By storing and serving web content locally, caching dramatically improves page load time, transforming your user experience. In schools this can mean the difference between keeping students engaged and losing their attention as they wait for videos to buffer.
When a student or teacher downloads an object, a copy is stored on the cache. Subsequent requests for the same file can then be served instantly, without re-downloading. As well as using less bandwidth, this improves response times for your users. This is particularly powerful in schools where students are often directed to visit identical online content at the start of a lesson.
Slow access to online resources stops educators from using content that improves students’ learning experiences and helps prepare them for 21st century careers. Teachers use tools like YouTube to encourage independent learning, keep younger students engaged and to clearly communicate complex ideas. But for network managers, this bandwidth-intensive content can be a real headache.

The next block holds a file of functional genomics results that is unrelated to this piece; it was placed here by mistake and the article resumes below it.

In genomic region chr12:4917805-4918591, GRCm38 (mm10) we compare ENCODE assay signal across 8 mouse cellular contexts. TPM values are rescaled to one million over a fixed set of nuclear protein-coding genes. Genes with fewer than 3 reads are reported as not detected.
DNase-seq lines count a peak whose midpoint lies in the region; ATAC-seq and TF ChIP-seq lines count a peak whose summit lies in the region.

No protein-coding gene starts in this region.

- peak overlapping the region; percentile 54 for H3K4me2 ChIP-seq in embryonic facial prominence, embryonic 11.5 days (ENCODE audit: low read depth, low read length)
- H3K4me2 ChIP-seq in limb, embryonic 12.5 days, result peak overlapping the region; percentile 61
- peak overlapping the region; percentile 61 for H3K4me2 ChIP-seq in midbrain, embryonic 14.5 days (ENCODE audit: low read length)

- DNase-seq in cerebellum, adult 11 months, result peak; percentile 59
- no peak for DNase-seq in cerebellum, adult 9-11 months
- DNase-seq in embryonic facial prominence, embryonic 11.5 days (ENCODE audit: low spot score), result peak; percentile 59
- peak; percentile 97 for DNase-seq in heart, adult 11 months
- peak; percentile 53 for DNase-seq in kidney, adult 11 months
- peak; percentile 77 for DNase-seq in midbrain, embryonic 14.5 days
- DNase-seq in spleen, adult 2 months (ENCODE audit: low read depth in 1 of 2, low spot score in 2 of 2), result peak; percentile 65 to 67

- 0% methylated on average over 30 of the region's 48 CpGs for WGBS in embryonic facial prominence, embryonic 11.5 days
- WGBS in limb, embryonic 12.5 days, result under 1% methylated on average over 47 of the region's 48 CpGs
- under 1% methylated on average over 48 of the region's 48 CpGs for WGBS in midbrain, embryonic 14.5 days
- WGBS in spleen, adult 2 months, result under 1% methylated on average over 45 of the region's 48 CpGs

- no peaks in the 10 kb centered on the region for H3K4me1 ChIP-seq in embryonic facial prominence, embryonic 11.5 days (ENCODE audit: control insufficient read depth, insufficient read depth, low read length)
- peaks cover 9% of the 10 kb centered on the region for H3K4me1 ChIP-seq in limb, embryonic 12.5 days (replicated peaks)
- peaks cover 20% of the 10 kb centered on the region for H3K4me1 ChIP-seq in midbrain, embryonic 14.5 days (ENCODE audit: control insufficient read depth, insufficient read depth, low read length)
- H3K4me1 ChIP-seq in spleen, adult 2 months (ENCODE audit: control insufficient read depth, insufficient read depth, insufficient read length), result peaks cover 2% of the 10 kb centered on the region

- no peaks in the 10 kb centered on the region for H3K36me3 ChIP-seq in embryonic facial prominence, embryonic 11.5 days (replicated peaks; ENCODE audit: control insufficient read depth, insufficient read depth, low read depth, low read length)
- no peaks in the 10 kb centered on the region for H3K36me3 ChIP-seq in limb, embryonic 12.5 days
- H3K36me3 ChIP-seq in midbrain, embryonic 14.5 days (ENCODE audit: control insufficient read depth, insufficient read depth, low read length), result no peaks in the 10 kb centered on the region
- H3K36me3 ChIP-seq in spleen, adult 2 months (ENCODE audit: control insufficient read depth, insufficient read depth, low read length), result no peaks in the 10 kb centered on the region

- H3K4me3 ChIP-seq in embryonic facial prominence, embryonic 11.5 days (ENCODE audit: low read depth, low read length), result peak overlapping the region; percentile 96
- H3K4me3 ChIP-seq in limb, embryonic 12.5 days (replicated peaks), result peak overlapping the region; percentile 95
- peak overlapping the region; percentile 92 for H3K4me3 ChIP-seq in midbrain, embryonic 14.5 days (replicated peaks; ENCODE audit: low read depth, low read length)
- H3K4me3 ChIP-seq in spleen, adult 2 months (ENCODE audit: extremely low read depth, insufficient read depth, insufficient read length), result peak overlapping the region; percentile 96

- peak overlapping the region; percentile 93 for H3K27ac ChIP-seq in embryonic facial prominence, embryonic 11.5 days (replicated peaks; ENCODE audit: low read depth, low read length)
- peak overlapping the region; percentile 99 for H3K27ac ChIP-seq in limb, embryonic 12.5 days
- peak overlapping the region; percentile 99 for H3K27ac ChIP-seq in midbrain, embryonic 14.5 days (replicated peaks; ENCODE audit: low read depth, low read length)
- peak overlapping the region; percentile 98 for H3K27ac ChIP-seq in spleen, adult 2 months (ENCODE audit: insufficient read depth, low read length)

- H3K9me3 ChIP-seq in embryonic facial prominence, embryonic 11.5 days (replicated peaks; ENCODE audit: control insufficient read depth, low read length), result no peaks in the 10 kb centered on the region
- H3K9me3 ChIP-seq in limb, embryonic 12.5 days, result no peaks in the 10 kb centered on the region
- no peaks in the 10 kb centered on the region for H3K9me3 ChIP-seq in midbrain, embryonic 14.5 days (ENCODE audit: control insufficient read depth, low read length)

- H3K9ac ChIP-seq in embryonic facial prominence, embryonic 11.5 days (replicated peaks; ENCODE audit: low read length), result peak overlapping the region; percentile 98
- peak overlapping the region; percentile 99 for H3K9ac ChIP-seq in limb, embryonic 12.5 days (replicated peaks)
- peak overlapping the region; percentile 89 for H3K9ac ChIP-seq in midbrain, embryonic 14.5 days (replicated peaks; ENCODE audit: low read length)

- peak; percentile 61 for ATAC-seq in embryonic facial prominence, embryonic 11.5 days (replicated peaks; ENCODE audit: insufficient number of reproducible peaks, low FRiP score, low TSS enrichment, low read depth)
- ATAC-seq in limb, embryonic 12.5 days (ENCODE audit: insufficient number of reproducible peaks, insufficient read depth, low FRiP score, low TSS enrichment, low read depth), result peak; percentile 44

As such, transforming user experience is often the #1 reason that schools deploy a cache, particularly:
- in high-cost bandwidth locations, often rural, where students are at a disadvantage compared to those in urban areas – if more time is spent waiting for content, then less time can be spent teaching and learning
- where higher bandwidth capacity is not available and existing capacity is too low all the time, not just at peaks – such as in remote regions relying on satellite links
- when specific education content or a learning management system is unusable in the classroom and upgrading bandwidth is not improving delivery speed